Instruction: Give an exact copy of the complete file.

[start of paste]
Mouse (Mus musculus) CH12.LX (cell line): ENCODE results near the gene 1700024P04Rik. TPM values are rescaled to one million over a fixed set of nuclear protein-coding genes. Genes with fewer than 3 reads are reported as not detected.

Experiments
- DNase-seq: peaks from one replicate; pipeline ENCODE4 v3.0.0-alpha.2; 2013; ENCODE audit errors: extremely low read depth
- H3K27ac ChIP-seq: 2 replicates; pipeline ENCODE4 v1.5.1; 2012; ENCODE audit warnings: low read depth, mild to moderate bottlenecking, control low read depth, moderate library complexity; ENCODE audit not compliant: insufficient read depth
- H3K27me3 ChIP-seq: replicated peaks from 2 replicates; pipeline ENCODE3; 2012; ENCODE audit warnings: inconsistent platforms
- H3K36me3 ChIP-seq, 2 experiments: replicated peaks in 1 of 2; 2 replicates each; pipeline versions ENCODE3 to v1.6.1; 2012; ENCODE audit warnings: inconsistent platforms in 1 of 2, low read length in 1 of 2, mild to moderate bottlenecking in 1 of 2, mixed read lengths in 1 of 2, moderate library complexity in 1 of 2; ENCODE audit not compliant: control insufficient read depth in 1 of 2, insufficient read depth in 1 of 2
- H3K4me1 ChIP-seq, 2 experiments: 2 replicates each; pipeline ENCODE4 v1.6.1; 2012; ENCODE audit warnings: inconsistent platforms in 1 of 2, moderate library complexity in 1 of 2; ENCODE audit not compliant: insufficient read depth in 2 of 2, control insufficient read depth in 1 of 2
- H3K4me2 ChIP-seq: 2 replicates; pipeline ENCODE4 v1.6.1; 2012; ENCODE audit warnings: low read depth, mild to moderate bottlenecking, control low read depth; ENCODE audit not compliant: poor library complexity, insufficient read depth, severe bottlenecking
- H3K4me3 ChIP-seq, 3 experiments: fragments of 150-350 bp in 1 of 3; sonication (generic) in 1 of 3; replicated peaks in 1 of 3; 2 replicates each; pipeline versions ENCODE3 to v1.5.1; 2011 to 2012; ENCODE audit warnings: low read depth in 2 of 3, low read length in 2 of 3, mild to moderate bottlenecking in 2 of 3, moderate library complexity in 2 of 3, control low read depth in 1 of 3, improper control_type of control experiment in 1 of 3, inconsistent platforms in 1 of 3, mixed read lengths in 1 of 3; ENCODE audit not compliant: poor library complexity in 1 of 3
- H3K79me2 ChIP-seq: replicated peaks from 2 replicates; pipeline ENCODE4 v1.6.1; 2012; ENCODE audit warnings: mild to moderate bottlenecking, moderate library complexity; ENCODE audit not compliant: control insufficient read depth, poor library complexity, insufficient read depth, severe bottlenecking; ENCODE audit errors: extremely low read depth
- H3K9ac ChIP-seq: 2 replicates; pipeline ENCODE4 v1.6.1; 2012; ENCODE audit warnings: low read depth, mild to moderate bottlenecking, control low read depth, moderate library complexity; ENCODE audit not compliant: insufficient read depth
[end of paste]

Mouse (Mus musculus) CH12.LX (cell line): ENCODE results near the gene 1700024P04Rik. TPM values are rescaled to one million over a fixed set of nuclear protein-coding genes. Genes with fewer than 3 reads are reported as not detected.

Experiments
- DNase-seq: peaks from one replicate; pipeline ENCODE4 v3.0.0-alpha.2; 2013; ENCODE audit errors: extremely low read depth
- H3K27ac ChIP-seq: 2 replicates; pipeline ENCODE4 v1.5.1; 2012; ENCODE audit warnings: low read depth, mild to moderate bottlenecking, control low read depth, moderate library complexity; ENCODE audit not compliant: insufficient read depth
- H3K27me3 ChIP-seq: replicated peaks from 2 replicates; pipeline ENCODE3; 2012; ENCODE audit warnings: inconsistent platforms
- H3K36me3 ChIP-seq, 2 experiments: replicated peaks in 1 of 2; 2 replicates each; pipeline versions ENCODE3 to v1.6.1; 2012; ENCODE audit warnings: inconsistent platforms in 1 of 2, low read length in 1 of 2, mild to moderate bottlenecking in 1 of 2, mixed read lengths in 1 of 2, moderate library complexity in 1 of 2; ENCODE audit not compliant: control insufficient read depth in 1 of 2, insufficient read depth in 1 of 2
- H3K4me1 ChIP-seq, 2 experiments: 2 replicates each; pipeline ENCODE4 v1.6.1; 2012; ENCODE audit warnings: inconsistent platforms in 1 of 2, moderate library complexity in 1 of 2; ENCODE audit not compliant: insufficient read depth in 2 of 2, control insufficient read depth in 1 of 2
- H3K4me2 ChIP-seq: 2 replicates; pipeline ENCODE4 v1.6.1; 2012; ENCODE audit warnings: low read depth, mild to moderate bottlenecking, control low read depth; ENCODE audit not compliant: poor library complexity, insufficient read depth, severe bottlenecking
- H3K4me3 ChIP-seq, 3 experiments: fragments of 150-350 bp in 1 of 3; sonication (generic) in 1 of 3; replicated peaks in 1 of 3; 2 replicates each; pipeline versions ENCODE3 to v1.5.1; 2011 to 2012; ENCODE audit warnings: low read depth in 2 of 3, low read length in 2 of 3, mild to moderate bottlenecking in 2 of 3, moderate library complexity in 2 of 3, control low read depth in 1 of 3, improper control_type of control experiment in 1 of 3, inconsistent platforms in 1 of 3, mixed read lengths in 1 of 3; ENCODE audit not compliant: poor library complexity in 1 of 3
- H3K79me2 ChIP-seq: replicated peaks from 2 replicates; pipeline ENCODE4 v1.6.1; 2012; ENCODE audit warnings: mild to moderate bottlenecking, moderate library complexity; ENCODE audit not compliant: control insufficient read depth, poor library complexity, insufficient read depth, severe bottlenecking; ENCODE audit errors: extremely low read depth
- H3K9ac ChIP-seq: 2 replicates; pipeline ENCODE4 v1.6.1; 2012; ENCODE audit warnings: low read depth, mild to moderate bottlenecking, control low read depth, moderate library complexity; ENCODE audit not compliant: insufficient read depth